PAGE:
several days so that naturally occurring microorganisms could
break down the starch. However, both of these methods were difficult
to control and sometimes damaged or discoloured the material.
It represented great progress, therefore, when crude enzyme extracts
in the form of malt extract, or later, in the form of pancreas
extract, were first used to carry out desizing.
Bacterial amylase derived from Bacillus subtilis was used for
desizing, the first time by Boidin and Effront as early as 1917.
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Investigations carried out by the German chemist and industrial
magnate Otto Rohm before World War I were of great importance
for the further development of the industrial use of enzymes.
Among other things, he studied the so called 'bating' process,
a step in the preparation of hides and skins prior to tanning.
According to tradition, bating required the excrement of dogs
and pigeons, a fact that did not improve the image of tanning
which was considered a stinking and unpleasant activity. Rohm's
theory was that these excrements exerted their effect because
they contained residual amounts of the animals' digestive enzymes.
If this was so, it might be possible to use extracts of the pancreas
directly for bating. Such extracts were tried and produced the
expected positive results. Naturally, Rohm accepted this as confirmation
of the correctness of his theory, but later experiments showed
that it was not the animals' enzymes that were active, but rather
enzymes of bacteria growing in the intestinal tract.
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The first detergent enzyme
Parallel to his studies of the problems involved in tanning,
Rohm investigated other processes where enzymes would prove even
more valuable. Nevertheless, his efforts were not to score a success
until 50 years later. Rohm actually developed the first method
for washing protein stained cloth in detergents containing enzymes
and manufactured the first detergent preparation containing enzymes.
The enzyme preparation used was pancreatin (extracted from pancreatic
glands), which contains the protein degrading enzyme trypsin.
Breakthrough in detergents was made in 1959, when a Swiss chemist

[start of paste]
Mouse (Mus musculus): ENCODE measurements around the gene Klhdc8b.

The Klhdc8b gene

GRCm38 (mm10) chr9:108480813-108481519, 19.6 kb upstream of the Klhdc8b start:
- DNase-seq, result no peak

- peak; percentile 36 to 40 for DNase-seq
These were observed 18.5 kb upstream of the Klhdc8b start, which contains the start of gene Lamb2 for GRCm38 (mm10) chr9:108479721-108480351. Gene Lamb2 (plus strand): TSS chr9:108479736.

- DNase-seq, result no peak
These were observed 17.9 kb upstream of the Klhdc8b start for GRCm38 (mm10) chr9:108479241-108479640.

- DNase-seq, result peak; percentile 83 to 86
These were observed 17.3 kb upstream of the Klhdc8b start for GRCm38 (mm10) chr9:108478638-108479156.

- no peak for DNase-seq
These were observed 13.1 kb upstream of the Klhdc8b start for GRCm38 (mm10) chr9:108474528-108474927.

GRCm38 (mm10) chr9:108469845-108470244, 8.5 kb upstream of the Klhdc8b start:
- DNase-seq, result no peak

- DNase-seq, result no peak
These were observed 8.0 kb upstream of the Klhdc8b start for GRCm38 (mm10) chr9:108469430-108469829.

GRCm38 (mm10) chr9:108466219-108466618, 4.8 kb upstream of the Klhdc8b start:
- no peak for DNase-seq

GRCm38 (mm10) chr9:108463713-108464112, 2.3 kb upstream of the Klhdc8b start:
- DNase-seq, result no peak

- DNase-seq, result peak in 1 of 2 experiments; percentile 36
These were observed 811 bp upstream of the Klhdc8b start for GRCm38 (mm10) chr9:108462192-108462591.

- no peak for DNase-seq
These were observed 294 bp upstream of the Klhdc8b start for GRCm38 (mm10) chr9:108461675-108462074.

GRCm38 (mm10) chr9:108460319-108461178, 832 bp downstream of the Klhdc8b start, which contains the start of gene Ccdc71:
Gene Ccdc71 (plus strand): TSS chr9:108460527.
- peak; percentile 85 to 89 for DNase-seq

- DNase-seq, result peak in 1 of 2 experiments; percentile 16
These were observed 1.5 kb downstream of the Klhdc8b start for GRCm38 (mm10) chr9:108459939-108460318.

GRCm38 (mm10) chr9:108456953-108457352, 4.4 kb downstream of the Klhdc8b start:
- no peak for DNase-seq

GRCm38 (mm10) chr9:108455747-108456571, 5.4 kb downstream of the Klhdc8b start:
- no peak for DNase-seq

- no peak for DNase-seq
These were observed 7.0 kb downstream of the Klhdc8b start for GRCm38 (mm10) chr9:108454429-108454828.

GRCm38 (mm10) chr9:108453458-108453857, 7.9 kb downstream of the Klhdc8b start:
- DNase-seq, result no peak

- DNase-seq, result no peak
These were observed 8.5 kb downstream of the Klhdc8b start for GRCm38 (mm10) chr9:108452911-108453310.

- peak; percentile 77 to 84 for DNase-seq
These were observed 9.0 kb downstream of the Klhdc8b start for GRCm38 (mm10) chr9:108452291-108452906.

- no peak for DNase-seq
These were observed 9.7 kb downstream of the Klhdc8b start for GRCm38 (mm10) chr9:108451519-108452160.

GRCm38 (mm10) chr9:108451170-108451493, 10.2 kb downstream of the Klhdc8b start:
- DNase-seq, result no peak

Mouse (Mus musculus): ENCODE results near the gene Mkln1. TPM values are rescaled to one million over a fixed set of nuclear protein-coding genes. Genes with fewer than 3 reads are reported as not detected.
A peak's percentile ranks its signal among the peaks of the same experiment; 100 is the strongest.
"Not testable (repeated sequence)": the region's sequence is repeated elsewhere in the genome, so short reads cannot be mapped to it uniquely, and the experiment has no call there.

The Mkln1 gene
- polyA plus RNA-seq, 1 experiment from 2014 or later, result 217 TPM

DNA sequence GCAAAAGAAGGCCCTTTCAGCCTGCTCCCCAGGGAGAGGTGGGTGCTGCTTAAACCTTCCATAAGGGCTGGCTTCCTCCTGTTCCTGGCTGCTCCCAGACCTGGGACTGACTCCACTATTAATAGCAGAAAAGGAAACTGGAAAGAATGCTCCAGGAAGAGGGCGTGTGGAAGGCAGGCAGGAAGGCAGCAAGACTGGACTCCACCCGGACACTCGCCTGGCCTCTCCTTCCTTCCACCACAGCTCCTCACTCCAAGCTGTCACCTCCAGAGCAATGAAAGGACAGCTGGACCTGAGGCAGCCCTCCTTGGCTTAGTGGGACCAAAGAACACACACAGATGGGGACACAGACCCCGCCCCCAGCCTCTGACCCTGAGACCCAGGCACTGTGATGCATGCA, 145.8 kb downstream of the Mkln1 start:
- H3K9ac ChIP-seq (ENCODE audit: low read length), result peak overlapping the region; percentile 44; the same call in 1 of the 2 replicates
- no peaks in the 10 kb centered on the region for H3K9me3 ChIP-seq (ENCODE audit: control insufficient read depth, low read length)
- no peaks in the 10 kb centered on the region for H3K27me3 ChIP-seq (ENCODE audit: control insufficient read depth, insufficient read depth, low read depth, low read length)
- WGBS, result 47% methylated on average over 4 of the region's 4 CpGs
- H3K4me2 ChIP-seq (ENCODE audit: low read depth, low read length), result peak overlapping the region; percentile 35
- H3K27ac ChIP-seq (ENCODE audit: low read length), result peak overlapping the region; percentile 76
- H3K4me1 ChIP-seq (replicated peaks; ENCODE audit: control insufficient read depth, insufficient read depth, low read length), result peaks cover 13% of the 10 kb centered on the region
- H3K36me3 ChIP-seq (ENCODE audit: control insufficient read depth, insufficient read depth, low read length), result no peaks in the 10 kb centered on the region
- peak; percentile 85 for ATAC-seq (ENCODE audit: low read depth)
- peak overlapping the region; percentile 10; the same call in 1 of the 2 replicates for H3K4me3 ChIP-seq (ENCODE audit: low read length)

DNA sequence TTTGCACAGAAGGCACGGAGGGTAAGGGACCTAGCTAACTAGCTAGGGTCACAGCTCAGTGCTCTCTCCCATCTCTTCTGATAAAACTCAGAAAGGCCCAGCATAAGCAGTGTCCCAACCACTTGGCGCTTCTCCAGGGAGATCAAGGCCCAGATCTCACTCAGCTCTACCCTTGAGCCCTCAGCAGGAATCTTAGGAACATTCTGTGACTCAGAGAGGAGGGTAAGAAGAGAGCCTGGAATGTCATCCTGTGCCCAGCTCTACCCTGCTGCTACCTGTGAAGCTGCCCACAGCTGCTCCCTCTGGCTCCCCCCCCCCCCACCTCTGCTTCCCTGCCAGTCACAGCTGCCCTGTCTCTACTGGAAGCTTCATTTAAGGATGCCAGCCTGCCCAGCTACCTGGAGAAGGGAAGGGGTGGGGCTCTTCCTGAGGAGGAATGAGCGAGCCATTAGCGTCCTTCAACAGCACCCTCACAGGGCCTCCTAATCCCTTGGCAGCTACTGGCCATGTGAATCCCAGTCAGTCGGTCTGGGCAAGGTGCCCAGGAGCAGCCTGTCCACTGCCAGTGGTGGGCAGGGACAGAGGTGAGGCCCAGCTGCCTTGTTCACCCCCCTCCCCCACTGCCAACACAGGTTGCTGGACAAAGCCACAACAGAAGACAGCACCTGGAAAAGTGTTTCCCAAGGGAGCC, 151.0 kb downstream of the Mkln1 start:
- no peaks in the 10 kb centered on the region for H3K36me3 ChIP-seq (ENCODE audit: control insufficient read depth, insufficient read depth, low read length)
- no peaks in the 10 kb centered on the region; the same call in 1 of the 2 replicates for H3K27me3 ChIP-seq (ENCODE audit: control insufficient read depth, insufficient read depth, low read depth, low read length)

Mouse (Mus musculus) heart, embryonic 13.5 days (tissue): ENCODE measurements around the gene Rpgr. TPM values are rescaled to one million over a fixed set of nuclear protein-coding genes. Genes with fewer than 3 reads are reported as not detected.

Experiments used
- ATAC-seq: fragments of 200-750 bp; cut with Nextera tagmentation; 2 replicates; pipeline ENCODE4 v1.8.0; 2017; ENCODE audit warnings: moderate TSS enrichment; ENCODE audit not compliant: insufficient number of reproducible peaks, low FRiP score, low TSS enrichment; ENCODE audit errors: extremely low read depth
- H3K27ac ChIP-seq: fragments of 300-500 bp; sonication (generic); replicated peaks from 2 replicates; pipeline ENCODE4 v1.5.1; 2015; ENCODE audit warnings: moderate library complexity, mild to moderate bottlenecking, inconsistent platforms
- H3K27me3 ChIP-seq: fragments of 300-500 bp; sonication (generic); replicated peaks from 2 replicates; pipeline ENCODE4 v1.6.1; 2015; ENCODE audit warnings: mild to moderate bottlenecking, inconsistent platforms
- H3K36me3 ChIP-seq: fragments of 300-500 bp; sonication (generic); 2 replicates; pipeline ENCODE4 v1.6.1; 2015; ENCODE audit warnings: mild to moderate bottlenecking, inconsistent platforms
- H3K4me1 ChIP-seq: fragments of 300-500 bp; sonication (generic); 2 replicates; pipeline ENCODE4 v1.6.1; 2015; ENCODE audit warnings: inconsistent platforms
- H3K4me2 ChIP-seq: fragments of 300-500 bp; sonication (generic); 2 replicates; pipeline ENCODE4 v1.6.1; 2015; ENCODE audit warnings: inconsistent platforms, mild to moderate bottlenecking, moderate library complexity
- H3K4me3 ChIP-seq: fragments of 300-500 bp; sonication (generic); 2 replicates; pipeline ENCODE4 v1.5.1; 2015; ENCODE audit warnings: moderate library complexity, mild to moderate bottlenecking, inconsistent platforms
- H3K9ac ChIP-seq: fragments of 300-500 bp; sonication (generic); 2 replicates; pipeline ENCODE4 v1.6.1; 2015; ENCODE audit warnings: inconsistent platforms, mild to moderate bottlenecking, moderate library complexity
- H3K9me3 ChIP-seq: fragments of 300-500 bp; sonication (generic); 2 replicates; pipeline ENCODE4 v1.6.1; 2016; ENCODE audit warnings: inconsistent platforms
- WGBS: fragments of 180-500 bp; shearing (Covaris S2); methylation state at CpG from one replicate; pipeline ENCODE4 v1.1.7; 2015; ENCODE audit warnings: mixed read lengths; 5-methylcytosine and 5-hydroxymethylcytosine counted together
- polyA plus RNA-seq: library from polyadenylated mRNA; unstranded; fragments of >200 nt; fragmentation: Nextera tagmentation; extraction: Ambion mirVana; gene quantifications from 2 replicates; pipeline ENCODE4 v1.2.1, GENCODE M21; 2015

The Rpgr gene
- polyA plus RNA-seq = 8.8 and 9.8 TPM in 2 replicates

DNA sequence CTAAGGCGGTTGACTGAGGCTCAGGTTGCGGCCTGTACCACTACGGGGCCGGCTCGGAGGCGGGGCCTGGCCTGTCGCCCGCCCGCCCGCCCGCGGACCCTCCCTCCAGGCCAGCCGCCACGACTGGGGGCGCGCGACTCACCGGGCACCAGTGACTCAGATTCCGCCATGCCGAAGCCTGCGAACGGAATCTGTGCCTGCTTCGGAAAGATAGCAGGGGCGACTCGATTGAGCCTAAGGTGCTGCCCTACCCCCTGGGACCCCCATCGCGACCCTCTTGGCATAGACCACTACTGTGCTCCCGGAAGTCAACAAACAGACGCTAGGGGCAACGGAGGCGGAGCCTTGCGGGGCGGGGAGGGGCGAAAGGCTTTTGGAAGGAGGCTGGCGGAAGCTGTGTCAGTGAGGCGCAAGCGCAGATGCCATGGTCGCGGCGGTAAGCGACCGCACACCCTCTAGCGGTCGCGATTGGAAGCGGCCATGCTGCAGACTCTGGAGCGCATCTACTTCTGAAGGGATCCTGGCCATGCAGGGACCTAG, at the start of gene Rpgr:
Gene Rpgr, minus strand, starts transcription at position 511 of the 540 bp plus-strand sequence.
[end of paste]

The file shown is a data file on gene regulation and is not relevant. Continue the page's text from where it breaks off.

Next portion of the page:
Dr. Jaag, developed a new product called Bio 40 containing a bacterial
protease instead of trypsin.
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Sugars from starch
A very important field in which enzymes have proved to be of
great value over the last 15-20 years is the starch industry.
In 1950s, fungal amylase was used in the manufacture of specific
types of syrup, i.e., those containing a range of sugars, which
could not be produced by conventional acid hydrolysis. The real
turning point was reached early in the 1960s when an enzyme glucoamylase,
was launched for the first time, which could completely break
down starch into glucose. Within a few years, almost all glucose
production was reorganised and enzyme hydrolysis was used
instead of acid hydrolysis because of the more benefits such as
greater yield, higher degree of purity and easier crystallisation.
The process was further improved by the introduction of a new
technique used for the enzymatic pre-treatment (liquefaction)
of starch by using a heat-stable alpha amylase.
Years of research in biochemistry and biotechnology have boosted
knowledge of enzymes for industries as well as research. Many
new techniques have been established to modify enzymes or increase
their yields. New techniques for purification of enzymes are constantly
developing and so are being discovered new application of enzymes
in medicine, research and industries.
The success and importance of using enzymes in a variety of modern
industrial processes is illustrated by the applications described
under Enzymes section